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This filter is one of the most important one. In many case, writing a MINA based application without having such a filter added is not really meaningful.

Events handled

Here is a list of all the handled events in this filter :












Will be removed






Invoked when the filter is removed from the chain



Invoked when this filter is added to the chain



Useless. May be removed



A message has been read and need to be decoded






An event received when the session has been closed



An event received when a new session has been created






In order to be able to encode or decode a message, we need to pass the filter a factory, which will be used to create those two parts of the codec :

  • an encoder
  • a decoder

The factory is pretty simple. It offers two methods :

public interface ProtocolCodecFactory { /** * Returns a new (or reusable) instance of {@link ProtocolEncoder} which * encodes message objects into binary or protocol-specific data. */ ProtocolEncoder getEncoder(IoSession session) throws Exception; /** * Returns a new (or reusable) instance of {@link ProtocolDecoder} which * decodes binary or protocol-specific data into message objects. */ ProtocolDecoder getDecoder(IoSession session) throws Exception; }

We can see that those two methods have a single parameter, an IoSession, which is a bad idea. A codec should not depend on a session. In fact, not a single codec uses this session, and I think that it should be removed.

Moreover, it forces the encoded and decoder instances to be created only when the first message is received, which can be a hassle, as ithe encoder/decoder creation has to be synchronized. It would be way better to create those instances when the filter is created.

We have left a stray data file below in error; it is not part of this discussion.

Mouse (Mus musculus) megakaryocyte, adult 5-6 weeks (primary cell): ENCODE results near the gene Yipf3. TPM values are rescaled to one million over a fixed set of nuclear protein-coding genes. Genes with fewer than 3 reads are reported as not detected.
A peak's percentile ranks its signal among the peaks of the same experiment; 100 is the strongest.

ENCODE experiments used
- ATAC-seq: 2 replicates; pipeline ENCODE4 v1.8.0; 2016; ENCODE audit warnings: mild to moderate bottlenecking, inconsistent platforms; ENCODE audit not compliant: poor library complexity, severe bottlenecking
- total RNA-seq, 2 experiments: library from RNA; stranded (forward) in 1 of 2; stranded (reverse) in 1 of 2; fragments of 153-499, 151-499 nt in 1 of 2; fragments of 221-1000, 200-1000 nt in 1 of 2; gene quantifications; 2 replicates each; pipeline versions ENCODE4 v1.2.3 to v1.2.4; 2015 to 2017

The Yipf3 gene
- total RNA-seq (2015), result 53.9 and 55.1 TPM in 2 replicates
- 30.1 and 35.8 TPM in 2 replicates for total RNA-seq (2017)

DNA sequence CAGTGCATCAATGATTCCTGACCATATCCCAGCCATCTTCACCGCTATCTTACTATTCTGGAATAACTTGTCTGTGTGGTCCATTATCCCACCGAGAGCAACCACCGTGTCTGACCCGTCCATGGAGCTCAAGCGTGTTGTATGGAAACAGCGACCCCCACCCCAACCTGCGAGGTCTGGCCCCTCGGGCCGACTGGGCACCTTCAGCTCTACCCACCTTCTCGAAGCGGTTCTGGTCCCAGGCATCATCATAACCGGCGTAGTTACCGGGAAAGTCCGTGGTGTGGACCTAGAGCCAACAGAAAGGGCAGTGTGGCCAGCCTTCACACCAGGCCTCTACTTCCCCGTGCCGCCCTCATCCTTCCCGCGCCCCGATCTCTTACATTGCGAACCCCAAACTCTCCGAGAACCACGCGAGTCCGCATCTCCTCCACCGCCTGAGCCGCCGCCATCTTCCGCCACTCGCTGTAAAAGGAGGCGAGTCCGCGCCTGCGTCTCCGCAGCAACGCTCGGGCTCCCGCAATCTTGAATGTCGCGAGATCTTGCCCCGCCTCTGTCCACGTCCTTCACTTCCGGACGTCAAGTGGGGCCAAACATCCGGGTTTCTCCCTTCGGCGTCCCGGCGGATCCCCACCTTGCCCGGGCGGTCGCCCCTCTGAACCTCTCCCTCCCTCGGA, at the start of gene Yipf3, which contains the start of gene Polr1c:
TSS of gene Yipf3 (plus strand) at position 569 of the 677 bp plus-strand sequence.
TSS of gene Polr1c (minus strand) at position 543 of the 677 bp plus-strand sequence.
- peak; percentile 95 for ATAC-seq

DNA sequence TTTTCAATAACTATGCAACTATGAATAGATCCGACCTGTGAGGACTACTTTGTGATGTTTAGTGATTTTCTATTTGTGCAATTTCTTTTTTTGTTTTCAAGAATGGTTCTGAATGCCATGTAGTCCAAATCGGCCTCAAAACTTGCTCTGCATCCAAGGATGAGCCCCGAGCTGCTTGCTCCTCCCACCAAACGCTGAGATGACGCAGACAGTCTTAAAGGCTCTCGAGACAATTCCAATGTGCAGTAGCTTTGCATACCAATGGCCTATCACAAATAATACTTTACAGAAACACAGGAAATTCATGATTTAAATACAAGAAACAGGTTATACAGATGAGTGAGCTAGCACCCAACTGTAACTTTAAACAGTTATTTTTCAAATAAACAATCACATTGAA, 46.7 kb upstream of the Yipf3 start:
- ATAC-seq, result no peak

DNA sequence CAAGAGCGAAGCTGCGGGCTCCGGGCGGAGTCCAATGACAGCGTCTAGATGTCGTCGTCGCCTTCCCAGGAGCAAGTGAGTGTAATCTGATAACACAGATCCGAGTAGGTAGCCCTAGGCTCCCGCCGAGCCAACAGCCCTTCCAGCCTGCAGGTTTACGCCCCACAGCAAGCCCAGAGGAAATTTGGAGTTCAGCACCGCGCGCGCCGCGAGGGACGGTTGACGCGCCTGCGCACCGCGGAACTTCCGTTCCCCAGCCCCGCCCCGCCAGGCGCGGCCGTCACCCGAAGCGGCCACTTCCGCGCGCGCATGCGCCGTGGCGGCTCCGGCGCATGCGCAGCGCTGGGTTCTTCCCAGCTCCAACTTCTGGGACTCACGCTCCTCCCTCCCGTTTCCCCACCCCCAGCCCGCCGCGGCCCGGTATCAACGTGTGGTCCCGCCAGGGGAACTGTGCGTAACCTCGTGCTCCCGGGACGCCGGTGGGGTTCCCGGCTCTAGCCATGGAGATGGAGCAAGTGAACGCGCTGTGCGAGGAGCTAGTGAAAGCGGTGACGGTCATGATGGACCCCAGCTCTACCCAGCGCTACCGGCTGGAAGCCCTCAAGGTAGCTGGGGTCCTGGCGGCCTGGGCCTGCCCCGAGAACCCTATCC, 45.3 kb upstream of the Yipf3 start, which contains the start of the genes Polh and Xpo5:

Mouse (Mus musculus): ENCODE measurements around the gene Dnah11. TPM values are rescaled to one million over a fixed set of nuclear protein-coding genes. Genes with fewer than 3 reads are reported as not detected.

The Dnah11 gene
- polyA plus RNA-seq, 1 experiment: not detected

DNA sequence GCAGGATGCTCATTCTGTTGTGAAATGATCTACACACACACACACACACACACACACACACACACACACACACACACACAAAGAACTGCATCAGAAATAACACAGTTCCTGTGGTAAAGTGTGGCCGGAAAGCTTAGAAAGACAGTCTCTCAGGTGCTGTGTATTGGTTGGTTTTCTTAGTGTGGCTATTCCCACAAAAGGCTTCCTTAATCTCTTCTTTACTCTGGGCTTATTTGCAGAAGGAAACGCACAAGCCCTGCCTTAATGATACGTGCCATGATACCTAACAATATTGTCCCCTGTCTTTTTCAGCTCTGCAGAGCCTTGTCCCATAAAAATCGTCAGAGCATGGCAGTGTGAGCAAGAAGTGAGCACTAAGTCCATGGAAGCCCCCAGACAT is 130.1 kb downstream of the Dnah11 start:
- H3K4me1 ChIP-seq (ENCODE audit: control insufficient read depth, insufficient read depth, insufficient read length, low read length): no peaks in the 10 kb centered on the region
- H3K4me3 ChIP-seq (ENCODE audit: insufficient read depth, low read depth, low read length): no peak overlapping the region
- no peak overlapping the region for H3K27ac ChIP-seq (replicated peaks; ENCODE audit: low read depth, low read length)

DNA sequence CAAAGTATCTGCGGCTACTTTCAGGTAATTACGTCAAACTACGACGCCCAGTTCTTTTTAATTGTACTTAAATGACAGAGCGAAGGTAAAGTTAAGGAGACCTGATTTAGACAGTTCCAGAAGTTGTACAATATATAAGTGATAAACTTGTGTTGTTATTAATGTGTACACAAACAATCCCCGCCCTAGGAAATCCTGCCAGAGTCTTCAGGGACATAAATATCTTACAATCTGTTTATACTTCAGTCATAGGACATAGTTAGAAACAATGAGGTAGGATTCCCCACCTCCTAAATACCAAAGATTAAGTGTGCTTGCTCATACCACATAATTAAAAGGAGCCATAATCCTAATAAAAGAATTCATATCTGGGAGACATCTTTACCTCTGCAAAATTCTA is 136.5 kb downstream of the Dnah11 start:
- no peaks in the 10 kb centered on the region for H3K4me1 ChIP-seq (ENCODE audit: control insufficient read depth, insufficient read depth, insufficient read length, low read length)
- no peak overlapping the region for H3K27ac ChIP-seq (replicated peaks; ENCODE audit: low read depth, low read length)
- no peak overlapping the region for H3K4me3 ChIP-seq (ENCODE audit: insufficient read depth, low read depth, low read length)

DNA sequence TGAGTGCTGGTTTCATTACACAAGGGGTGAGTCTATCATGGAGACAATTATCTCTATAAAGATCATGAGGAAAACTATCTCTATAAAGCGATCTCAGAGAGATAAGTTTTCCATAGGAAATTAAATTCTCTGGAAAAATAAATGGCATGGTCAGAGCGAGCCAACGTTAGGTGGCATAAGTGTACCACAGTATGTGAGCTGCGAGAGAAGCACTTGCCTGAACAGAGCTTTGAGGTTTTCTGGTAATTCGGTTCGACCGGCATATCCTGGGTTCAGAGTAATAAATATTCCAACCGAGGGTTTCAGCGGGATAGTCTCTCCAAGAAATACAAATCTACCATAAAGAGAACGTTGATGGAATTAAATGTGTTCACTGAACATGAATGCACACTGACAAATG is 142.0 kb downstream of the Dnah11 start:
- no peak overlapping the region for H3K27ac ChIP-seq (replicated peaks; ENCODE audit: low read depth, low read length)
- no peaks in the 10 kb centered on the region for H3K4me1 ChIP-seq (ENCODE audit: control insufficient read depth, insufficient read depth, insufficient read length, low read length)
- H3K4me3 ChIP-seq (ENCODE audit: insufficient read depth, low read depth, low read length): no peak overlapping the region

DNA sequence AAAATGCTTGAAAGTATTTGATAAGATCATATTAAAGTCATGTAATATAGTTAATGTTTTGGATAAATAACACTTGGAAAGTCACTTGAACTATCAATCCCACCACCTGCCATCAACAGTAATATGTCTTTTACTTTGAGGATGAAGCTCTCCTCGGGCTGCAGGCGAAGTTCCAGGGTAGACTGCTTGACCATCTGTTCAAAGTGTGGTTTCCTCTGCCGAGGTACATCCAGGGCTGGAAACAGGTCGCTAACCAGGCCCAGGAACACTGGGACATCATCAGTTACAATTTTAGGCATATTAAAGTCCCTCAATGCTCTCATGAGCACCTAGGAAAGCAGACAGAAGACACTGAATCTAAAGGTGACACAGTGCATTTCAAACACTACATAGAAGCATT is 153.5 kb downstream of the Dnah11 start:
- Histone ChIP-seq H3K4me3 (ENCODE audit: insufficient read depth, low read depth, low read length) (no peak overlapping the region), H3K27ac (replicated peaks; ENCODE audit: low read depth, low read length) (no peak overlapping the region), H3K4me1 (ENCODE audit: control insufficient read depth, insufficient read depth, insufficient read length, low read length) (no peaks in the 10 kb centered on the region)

It's also possible to pass the encoder and decoder directly, as a factory will be created internally to encapsulate those two methods.

SessionCreated event

The current handling for this event is pretty simple : it stores the Encoder and Decoder instances in the session attributes.

public void sessionCreated(NextFilter nextFilter, IoSession session) throws Exception { // Creates the decoder and stores it into the newly created session session.setAttribute(DECODER, factory.getDecoder(session)); // Creates the encoder and stores it into the newly created session session.setAttribute(ENCODER, factory.getEncoder(session)); // Call the next filter nextFilter.sessionCreated(session); }

The encoder and decoder are stateless, we don't need to pass a session object to the getEncoder/Decoder() methods.


 Thre is another problem : if we add this codec in the chain after the session has been created, then the encoder and decoder are never added into the session attributes, which is bad. This is addressed in

SessionClosed event

 This event is received when the session is closed. We have to remove the Encoder and Decoder instances from the session's attributes, and to dispose those elements. As we may have remaining messages to decode, we have to process them first.

 We have different cases, as of MINA 2.0.0-M3 :

  1. We don't have anymore bytes in the incoming request : just close everything
  2. We have some more bytes, and we can decode a full message out of them : decode the message, and go back to step (1)
  3. We have some more bytes, but we can't decode a full message out of them :throw an exception

     I'm not sure that we should decode anything when we receive a sessionClosed message : The session is already closed, and any other treatment may violate the client's will.


This event is received when we try to insert this filter during a session. What it does is very simple :

- Checks that the filter is not already present in the chain. If so, generates an exception
- Initialize the encoder and decoder.

Nothing much to tell about this simple handler


This event is received when this filter is removed from the chain. We simply :

  • removes the encoder, decoder and callback from the session's attributes
  • dispose thos three instances

Nothing much to tell about this simple handler

MessageReceived event

This is the heart of the decoding part. We receive some bytes, and we must produce some messages out of it. Again, we have many cases to consider :

  1. We received an empty byte buffer
  2. We received a byte buffer which is not enough to generate a message
  3. We received a byte buffer containing exactly one message